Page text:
Traditional sake brewing is best in winter

Traditionally, sake is brewed in winter. This isn’t just because the process begins shortly after rice is harvested. Rather, it’s because the fermentation process works best at constant cool temperatures (ie, below 15C). Perhaps for this reason, the Japan’s snowy Tohoku region is thought to produce some of the best sake in the country.

A great place to check out winter sake brewing is Yonezawa in Yamagata, situated on an alluvial plain surrounded by mountains. At the Toko Sake Museum, housed in brewery complex more than a century old, visitors can see for themselves how sake was produced in the pre-industrial era and finish their visit by sampling some of the current Toko sakes.

The front of the main building is where the brewery owner and his family once lived, with one room operating as a store front.

Step on through to the brewery, behind the residence, and really step back into the past. The first room displays the various tools and wooden containers required to produce sake.

A large illustration on the wall shows all of the steps in traditional sake production: polishing and washing the rice, steaming it, spreading it on trays to cool and then sprinkling it with koji mold, producing mash, fermentation, and pressing.

In our modern times, filtering, pasteurizing and bottling complete the process.

Massive wooden fermentation barrels are still lined up in the fermentation warehouse. Sake would have fermented in these barrels for anywhere from two weeks to two months. Since the warehouse is now the centerpiece of the museum, in addition to the fermentation barrels, it also contains displays of more wooden tools used in sake production, including the massive wooden fune used for pressing the sake out of the fermented mash, one of the final steps of the sake production process. The number and variety of antique wooden equipment on display is impressive.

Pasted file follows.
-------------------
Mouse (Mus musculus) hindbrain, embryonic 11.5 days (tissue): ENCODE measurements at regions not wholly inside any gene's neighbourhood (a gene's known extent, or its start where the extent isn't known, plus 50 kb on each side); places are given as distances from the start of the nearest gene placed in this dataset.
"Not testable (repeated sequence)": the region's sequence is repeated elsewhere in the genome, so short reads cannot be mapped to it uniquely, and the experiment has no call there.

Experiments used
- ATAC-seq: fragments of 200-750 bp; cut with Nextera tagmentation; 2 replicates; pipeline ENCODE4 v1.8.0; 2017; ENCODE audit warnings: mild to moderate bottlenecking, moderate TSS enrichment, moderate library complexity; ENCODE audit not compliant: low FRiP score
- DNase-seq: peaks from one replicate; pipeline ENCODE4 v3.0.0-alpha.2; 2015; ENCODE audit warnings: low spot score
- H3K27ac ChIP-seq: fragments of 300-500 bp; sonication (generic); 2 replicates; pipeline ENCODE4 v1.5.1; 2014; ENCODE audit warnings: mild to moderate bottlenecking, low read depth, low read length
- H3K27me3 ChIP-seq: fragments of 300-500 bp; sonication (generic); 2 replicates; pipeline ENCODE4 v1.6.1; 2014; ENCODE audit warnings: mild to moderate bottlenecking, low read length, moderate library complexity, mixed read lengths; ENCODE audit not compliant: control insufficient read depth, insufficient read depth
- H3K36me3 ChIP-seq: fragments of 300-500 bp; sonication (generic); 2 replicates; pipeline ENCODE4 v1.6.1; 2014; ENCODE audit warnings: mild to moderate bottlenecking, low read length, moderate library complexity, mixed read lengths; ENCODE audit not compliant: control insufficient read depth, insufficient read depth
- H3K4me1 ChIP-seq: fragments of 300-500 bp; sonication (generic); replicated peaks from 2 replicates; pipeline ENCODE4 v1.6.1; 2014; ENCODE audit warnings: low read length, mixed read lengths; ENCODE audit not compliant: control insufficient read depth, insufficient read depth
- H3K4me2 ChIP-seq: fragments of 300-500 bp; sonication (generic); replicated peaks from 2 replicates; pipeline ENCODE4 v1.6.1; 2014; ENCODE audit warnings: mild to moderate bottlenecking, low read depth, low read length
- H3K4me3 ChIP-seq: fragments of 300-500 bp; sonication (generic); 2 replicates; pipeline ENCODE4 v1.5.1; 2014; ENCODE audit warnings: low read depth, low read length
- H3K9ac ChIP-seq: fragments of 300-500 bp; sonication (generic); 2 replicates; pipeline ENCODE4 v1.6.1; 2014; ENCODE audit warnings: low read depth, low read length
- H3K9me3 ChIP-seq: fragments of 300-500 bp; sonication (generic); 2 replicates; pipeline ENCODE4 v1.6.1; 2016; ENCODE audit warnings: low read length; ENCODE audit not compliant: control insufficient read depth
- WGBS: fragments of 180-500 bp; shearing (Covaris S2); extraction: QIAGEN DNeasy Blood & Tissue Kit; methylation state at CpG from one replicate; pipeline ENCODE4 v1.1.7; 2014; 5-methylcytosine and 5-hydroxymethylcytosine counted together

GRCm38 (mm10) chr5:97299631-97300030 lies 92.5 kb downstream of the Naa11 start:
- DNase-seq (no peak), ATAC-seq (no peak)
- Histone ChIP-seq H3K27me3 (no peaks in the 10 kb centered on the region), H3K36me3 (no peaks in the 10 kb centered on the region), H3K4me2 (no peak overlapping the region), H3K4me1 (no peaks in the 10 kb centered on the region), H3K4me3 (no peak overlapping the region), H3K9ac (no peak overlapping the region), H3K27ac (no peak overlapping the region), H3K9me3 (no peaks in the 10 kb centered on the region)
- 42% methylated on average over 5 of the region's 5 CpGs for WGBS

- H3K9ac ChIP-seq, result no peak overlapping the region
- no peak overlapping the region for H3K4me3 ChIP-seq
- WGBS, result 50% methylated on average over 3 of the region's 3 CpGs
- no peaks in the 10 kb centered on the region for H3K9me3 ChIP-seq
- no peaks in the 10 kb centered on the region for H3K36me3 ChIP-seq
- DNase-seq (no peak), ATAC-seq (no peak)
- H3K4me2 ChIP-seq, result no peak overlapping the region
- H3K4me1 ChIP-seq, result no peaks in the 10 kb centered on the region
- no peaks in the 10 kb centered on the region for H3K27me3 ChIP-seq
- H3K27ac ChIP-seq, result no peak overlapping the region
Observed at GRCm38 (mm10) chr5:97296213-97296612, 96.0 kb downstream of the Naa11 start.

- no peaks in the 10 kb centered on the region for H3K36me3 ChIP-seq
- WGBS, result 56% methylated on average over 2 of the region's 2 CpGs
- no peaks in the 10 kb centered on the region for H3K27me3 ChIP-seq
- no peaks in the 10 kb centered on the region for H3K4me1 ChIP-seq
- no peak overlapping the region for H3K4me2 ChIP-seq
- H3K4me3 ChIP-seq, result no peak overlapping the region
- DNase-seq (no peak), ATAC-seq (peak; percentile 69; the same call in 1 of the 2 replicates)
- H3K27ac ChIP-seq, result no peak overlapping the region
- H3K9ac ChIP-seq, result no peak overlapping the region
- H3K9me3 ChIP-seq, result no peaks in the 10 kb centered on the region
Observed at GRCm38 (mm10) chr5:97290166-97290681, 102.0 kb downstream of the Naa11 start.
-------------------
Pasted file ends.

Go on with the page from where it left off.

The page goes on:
Just beyond the fermentation warehouse is the koji-shitsu, where, in one of the earliest stages of the sake production process, the cooked rice, spread on trays and sprinkled with koji mold, sits in a warm, humid environment while the mold grows on the rice to begin the process of converting the starch in the rice to glucose. This is an essential step to producing delicious sake.

At the end of the tour, visit the tasting rooms to sample Toko Sake. There is a large tasting room as well as a smaller, more intimate, space overlooking a garden. At one end of the large tasting room a pump dispenses the sweet water used to produce Toko Sake, which visitors are also welcome to sample.

Kojima Sohonten Co., Ltd. has been producing Toko Sake since 1597 and was once the sake brewer for the local feudal lords. Even the name Toko, which means “Eastern Light” has a special association with the orientation of Matsugasaki Castle, the former seat of the Uesugi lords and now the site of Uesugi shrine.

The current proprietor of Kojima Sohonten, Kojima Kenshiro, is the 24th generation head of the brewery. He is dedicated to producing world class sake to delight anyone who drinks. A shop selling Toko Sake and various sake accoutrements is next door to the tasting rooms.

The Toko Sake Museum is open daily from 9:30 am to 4:30 pm. Admission is JPY350 for adults; JPY250 for children.

I was fortunate during my visit to get a specially-arranged tour of Kojima Sohonten’s working brewery, a few blocks from the museum and not usually open to the public.

There I got to see the modern processing in action.

It was especially interesting to see the “test” fermentation barrels, small barrels at different stages of fermentation watched to judge how well fermentation was taking place in the primary vats. Sometimes if a batch isn’t fermenting as desired, more molded rice is added to the mash. And, of course, the longer the mash ferments, the foamier it gets.

The primary vats of fermenting mash are manually stirred from time to time. While this process isn’t necessarily dangerous, falling into a vat would be fatal, due to the high levels of carbon dioxide produced by the fermentation. Needless to say, precautions are taken.

Seeing both the traditional/historic sake production methods and modern brewing, as well as sampling a few Toko Sakes was a highlight of visiting Yonezawa.

©2022 and Vicki L. Beyer
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